MDAC 2.0 was distributed with the Data Access 2.0 SDK and included the contents of MDAC 1.5, the ODBC 3.5 SDK and the OLE DB 1.5 SDK, and the OLE DB for OLAP Specification. It also had included many updates to the core product, including a security feature added to the RDS which prevented it from being used maliciously an IIS server. This version came included in Windows NT 4.0 SP4, and also with Visual Studio 6.0, which came with the full Data Access SDK.
MDAC 2.1 was distributed with SQL Server 7.0 and SQL Server 6.5 SP5. MDAC 2.1 SP1 was distributed with Internet Explorer 5 and MDAC 2.1 SP1a (GA) was distributed with Microsoft Office 2000, BackOffice 4.5 and Visual Studio 98 SP3. However, none of these versions of MDAC were released to the general public via the world wide web. MDAC 2.1 SP2 was distributed from Microsoft's website. The components that were included with 2.1 were:
- ADO 2.1
- RDS 2.1
- OLE DB 2.1
- the OLE DB Provider for ODBC, SQL Server and Oracle
- JRO 2.1
- a Jet driver
This version had security vulnerabilities whereby an unchecked buffer could allow an elevated privileges attack. This was found some time later and it affected MDAC 2.1, 2.5 and 2.6 and was addressed in a later patch
MDAC 2.5 was released on February 17, 2000 and distributed with Windows 2000, and the MDAC service packs were released in parallel with the Windows 2000 service packs. They were also distributed through Microsoft's website. Three service packs were released. The components included with 2.5 were:
- ADO 2.5
- ADO MD 2.5
- ADOX 2.5
- RDS 2.5
- OLE DB 2.5
- many OLE DB Providers
- JRO 2.5
- ODBC 3.51
- many ODBC drivers
- many Jet drivers.
Several issues were found in this version of MDAC. When using OLE DB Session Pooling, Microsoft COM+ would try to continuously load and unload OLE DB, and a conflict could arise that caused the OLE DB Session Pooling to run at 100% CPU usage. This was later fixed. Microsoft published a full list of bugs fixed in MDAC 2.5 Service Pack 2 and MDAC 2.5 Service Pack 3. A security vulnerability also existed (later fixed) whereby an unchecked buffer was found in the SQL Server Driver. This flaw was introduced in MDAC 2.5 SP2.
MDAC 2.6 was released in September 2000 and was distributed through the web and with Microsoft SQL Server 2000 MDAC 2.6 RTM, SP1 (released June 20, 2001), and SP2 (released June 11, 2002) were distributed in parallel with the Microsoft SQL Server 2000 service packs, and could also be downloaded from the Microsoft website.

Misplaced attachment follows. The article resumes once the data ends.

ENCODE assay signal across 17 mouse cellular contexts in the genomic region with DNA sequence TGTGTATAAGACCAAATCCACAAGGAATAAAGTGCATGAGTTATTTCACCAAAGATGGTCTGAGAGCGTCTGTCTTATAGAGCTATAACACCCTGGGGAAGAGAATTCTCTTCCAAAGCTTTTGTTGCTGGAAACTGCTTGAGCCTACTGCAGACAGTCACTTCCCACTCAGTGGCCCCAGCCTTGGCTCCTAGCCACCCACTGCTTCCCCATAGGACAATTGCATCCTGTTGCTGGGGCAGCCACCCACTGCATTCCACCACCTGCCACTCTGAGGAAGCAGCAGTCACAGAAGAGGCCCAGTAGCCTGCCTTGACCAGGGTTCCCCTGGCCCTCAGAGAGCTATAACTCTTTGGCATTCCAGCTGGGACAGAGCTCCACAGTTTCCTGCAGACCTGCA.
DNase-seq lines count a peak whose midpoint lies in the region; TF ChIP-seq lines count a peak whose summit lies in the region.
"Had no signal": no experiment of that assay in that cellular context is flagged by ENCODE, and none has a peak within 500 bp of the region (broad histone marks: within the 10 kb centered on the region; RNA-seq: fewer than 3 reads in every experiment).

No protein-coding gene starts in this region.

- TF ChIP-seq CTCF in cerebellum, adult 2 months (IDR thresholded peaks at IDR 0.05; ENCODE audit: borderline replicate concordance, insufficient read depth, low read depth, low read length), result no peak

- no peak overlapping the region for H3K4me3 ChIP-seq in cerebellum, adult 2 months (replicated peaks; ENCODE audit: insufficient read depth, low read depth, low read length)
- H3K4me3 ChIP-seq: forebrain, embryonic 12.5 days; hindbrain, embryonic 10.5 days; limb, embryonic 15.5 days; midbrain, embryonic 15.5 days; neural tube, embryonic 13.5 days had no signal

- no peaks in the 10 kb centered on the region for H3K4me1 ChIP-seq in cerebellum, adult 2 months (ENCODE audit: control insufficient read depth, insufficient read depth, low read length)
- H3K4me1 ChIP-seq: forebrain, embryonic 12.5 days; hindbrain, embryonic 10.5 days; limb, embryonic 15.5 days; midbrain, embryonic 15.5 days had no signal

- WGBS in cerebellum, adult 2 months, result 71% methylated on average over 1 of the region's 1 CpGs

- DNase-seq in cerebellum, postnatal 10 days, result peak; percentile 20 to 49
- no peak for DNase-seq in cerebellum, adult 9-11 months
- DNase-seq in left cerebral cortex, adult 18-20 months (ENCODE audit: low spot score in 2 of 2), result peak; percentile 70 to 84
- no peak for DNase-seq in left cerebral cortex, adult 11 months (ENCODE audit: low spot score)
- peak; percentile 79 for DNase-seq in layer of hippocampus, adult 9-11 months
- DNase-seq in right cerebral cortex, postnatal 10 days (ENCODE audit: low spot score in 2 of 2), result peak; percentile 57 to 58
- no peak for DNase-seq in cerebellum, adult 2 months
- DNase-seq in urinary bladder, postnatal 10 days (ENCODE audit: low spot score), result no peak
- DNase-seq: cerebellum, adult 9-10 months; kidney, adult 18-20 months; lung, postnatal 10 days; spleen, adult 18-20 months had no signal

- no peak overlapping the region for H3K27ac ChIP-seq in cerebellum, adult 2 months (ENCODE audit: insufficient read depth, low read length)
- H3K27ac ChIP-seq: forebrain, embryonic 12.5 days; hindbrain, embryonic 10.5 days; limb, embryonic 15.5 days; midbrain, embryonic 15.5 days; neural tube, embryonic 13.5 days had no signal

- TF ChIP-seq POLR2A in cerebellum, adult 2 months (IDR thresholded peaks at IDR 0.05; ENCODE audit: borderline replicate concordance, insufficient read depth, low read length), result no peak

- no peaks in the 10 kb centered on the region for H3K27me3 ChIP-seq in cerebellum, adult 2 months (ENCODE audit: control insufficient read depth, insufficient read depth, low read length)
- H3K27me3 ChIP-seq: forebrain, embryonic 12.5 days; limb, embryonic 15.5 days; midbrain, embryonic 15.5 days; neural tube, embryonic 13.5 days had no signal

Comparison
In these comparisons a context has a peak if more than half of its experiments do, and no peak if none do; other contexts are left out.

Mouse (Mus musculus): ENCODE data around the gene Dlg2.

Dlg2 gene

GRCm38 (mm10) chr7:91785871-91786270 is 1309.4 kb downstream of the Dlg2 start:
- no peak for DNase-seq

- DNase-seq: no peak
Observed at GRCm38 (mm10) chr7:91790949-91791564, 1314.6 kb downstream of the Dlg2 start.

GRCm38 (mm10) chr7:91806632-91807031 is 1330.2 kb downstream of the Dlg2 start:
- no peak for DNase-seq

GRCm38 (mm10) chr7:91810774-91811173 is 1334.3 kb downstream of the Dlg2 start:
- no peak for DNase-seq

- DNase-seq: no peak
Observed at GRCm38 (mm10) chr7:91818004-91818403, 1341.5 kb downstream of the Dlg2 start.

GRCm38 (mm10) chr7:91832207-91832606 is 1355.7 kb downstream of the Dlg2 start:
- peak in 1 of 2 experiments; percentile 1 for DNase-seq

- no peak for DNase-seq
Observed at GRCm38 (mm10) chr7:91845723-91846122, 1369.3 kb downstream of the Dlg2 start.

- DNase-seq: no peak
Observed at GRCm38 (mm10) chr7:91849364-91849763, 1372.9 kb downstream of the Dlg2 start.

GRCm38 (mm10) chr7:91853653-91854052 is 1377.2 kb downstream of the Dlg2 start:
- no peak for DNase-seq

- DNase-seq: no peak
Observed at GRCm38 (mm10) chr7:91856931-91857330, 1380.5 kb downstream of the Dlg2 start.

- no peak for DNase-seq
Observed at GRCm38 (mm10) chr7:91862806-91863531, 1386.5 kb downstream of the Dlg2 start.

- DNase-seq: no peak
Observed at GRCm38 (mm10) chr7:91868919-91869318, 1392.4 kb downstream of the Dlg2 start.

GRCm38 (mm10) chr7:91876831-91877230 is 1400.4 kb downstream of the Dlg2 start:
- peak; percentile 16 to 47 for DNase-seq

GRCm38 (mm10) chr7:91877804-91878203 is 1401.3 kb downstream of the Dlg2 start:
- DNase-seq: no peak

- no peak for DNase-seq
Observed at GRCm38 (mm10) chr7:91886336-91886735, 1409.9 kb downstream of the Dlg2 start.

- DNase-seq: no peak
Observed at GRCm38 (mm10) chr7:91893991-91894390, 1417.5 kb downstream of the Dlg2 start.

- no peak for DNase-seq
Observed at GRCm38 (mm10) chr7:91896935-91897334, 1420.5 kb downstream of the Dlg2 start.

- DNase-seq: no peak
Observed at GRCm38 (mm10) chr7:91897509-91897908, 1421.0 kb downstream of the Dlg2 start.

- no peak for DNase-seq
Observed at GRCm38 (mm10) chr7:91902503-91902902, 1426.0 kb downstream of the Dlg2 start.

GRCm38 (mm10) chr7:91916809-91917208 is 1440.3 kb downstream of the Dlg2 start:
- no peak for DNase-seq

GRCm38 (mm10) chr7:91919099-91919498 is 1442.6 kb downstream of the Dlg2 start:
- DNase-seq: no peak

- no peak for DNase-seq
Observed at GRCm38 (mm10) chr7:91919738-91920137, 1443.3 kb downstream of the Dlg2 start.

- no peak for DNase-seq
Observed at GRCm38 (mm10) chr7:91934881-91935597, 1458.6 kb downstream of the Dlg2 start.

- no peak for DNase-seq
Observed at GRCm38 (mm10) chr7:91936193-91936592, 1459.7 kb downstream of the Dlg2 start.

Beginning with this version of MDAC, Microsoft Jet, Microsoft Jet OLE DB Provider, and the ODBC Desktop Database Drivers were not included. Instead, these could be installed manually. Microsoft also released an alert warning that MDAC 2.6 should not be installed on an SQL Server 7.0 Cluster, because "if you install MDAC 2.6 or later on any node in the cluster, directly or through the installation of another program, it may cause a catastrophic failure of the SQL Server Agent or other SQL Server services." This issue affected Veritas Software's Backup Exec 9.0 for Windows Servers, because it installs Microsoft SQL Server 2000 Desktop Engine (MSDE 2000) as its database. Revision 4367 installed MDAC version 2.6 SP2 while revision 4454 installed MDAC version 2.7 SP1, which did not have the problem
MDAC 2.7 was released in October 2001 through Microsoft's website. A refresh release was issued in April 2002 through the release of Windows XP and through Microsoft's website. Version 2.7 was available in U.S. English, Chinese (Traditional and Simplified), German, Japanese, Korean, Brazilian Portuguese, Czech, Danish, Greek, Slovak, Slovenian, Spanish, Finnish, French, Hungarian, Italian, Dutch, Norwegian, Polish, Portuguese, Russian, Swedish, and Turkish. Hebrew and Arabic were only available through Windows XP.
The main feature change was support for Microsoft's 64-bit operating system, however support for Banyan VINES was also dropped from this version of MDAC. There were several known issues: MDAC 2.7 continued causing connectivity problems on clustered servers running Microsoft SQL Server 6.5 or SQL Server 7.0, with no workaround provided by Microsoft. When creating or configuring ODBC data source names (DSNs) using the Microsoft SQL Server ODBC driver the network library protocol might unexpectedly switch to TCP/IP, even if the DSN was configured to use named pipes. This issue was found by InfoWorld reporter Randall C. Kennedy, who identified that the change was actually made in MDAC 2.6 but was never documented. It was discovered when testing client/server database workloads on a Windows XP computer; InfoWorld claims that although overall server CPU utilization rose by only 8 percent using TCP/IP, context switches per second dropped by more than 150 percent (which is of course impossible because you would then have a negative context switch rate - the drop is either 33% or 60% depending on which planet the author was on at the time of writing) for a 10-user workload. They were unimpressed that a fundamental functional change to the default behaviour of Net-Lib occurred without more than a passing mention in an unrelated document. Windows XP users also sometimes experienced problems connecting to SQL Server because SQL Server attempts to use certificates it finds on the local computer, however if there is more than one certificate available it did not know which one to use. When attempting to use Microsoft Analysis Services 2000 RTM, an error would sometimes appear when trying to browse cubes. Microsoft also discovered a problem in Windows 95, Windows 98, and Windows Me's setup program which prevented the MDAC installation program from rolling back when it encountered an installation error.